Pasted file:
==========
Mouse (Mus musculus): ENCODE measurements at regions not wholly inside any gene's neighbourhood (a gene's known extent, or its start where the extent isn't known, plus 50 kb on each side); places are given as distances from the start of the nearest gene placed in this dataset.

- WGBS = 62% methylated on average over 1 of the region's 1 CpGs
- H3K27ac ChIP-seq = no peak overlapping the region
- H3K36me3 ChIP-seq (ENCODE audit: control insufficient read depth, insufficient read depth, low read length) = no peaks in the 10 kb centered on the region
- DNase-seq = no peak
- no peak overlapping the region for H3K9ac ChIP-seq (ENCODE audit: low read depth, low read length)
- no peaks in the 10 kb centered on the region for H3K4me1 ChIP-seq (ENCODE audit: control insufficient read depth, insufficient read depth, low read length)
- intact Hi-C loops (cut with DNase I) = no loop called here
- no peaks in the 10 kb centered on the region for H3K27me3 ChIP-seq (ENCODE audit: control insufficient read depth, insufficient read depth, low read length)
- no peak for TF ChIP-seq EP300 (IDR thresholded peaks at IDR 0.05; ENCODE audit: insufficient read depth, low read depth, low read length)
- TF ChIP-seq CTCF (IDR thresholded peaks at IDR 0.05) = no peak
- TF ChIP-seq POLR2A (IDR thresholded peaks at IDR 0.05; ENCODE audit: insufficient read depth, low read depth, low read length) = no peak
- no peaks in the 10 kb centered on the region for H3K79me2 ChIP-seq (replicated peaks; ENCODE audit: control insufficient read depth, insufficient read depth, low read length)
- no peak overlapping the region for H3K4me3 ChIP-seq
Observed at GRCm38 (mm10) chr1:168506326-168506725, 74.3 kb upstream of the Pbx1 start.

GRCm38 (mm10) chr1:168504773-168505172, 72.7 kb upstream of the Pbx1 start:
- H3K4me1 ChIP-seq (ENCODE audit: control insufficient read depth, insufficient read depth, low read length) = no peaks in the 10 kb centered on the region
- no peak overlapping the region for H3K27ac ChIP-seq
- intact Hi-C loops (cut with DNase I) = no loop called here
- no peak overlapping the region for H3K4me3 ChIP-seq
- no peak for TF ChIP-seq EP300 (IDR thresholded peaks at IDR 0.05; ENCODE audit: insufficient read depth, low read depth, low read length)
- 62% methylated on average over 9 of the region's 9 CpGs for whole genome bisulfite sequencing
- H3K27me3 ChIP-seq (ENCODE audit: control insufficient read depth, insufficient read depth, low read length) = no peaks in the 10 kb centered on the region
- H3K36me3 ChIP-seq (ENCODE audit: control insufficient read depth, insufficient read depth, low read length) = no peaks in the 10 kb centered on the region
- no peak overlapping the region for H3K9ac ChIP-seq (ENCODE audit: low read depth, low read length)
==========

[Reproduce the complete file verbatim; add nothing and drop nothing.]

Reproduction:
Mouse (Mus musculus): ENCODE measurements at regions not wholly inside any gene's neighbourhood (a gene's known extent, or its start where the extent isn't known, plus 50 kb on each side); places are given as distances from the start of the nearest gene placed in this dataset.

- WGBS = 62% methylated on average over 1 of the region's 1 CpGs
- H3K27ac ChIP-seq = no peak overlapping the region
- H3K36me3 ChIP-seq (ENCODE audit: control insufficient read depth, insufficient read depth, low read length) = no peaks in the 10 kb centered on the region
- DNase-seq = no peak
- no peak overlapping the region for H3K9ac ChIP-seq (ENCODE audit: low read depth, low read length)
- no peaks in the 10 kb centered on the region for H3K4me1 ChIP-seq (ENCODE audit: control insufficient read depth, insufficient read depth, low read length)
- intact Hi-C loops (cut with DNase I) = no loop called here
- no peaks in the 10 kb centered on the region for H3K27me3 ChIP-seq (ENCODE audit: control insufficient read depth, insufficient read depth, low read length)
- no peak for TF ChIP-seq EP300 (IDR thresholded peaks at IDR 0.05; ENCODE audit: insufficient read depth, low read depth, low read length)
- TF ChIP-seq CTCF (IDR thresholded peaks at IDR 0.05) = no peak
- TF ChIP-seq POLR2A (IDR thresholded peaks at IDR 0.05; ENCODE audit: insufficient read depth, low read depth, low read length) = no peak
- no peaks in the 10 kb centered on the region for H3K79me2 ChIP-seq (replicated peaks; ENCODE audit: control insufficient read depth, insufficient read depth, low read length)
- no peak overlapping the region for H3K4me3 ChIP-seq
Observed at GRCm38 (mm10) chr1:168506326-168506725, 74.3 kb upstream of the Pbx1 start.

GRCm38 (mm10) chr1:168504773-168505172, 72.7 kb upstream of the Pbx1 start:
- H3K4me1 ChIP-seq (ENCODE audit: control insufficient read depth, insufficient read depth, low read length) = no peaks in the 10 kb centered on the region
- no peak overlapping the region for H3K27ac ChIP-seq
- intact Hi-C loops (cut with DNase I) = no loop called here
- no peak overlapping the region for H3K4me3 ChIP-seq
- no peak for TF ChIP-seq EP300 (IDR thresholded peaks at IDR 0.05; ENCODE audit: insufficient read depth, low read depth, low read length)
- 62% methylated on average over 9 of the region's 9 CpGs for whole genome bisulfite sequencing
- H3K27me3 ChIP-seq (ENCODE audit: control insufficient read depth, insufficient read depth, low read length) = no peaks in the 10 kb centered on the region
- H3K36me3 ChIP-seq (ENCODE audit: control insufficient read depth, insufficient read depth, low read length) = no peaks in the 10 kb centered on the region
- no peak overlapping the region for H3K9ac ChIP-seq (ENCODE audit: low read depth, low read length)